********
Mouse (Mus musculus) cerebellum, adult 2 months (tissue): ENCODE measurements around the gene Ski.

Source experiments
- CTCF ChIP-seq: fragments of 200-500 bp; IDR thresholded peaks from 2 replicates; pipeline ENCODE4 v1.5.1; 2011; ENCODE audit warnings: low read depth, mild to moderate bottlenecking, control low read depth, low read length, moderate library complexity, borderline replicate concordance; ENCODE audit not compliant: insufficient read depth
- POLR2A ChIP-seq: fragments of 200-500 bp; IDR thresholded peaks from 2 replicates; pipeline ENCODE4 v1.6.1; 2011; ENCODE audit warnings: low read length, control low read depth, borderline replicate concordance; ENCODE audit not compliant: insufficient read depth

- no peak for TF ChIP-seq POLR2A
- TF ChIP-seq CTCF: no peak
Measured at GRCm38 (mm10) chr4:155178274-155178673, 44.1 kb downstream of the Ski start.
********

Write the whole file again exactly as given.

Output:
Mouse (Mus musculus) cerebellum, adult 2 months (tissue): ENCODE measurements around the gene Ski.

Source experiments
- CTCF ChIP-seq: fragments of 200-500 bp; IDR thresholded peaks from 2 replicates; pipeline ENCODE4 v1.5.1; 2011; ENCODE audit warnings: low read depth, mild to moderate bottlenecking, control low read depth, low read length, moderate library complexity, borderline replicate concordance; ENCODE audit not compliant: insufficient read depth
- POLR2A ChIP-seq: fragments of 200-500 bp; IDR thresholded peaks from 2 replicates; pipeline ENCODE4 v1.6.1; 2011; ENCODE audit warnings: low read length, control low read depth, borderline replicate concordance; ENCODE audit not compliant: insufficient read depth

- no peak for TF ChIP-seq POLR2A
- TF ChIP-seq CTCF: no peak
Measured at GRCm38 (mm10) chr4:155178274-155178673, 44.1 kb downstream of the Ski start.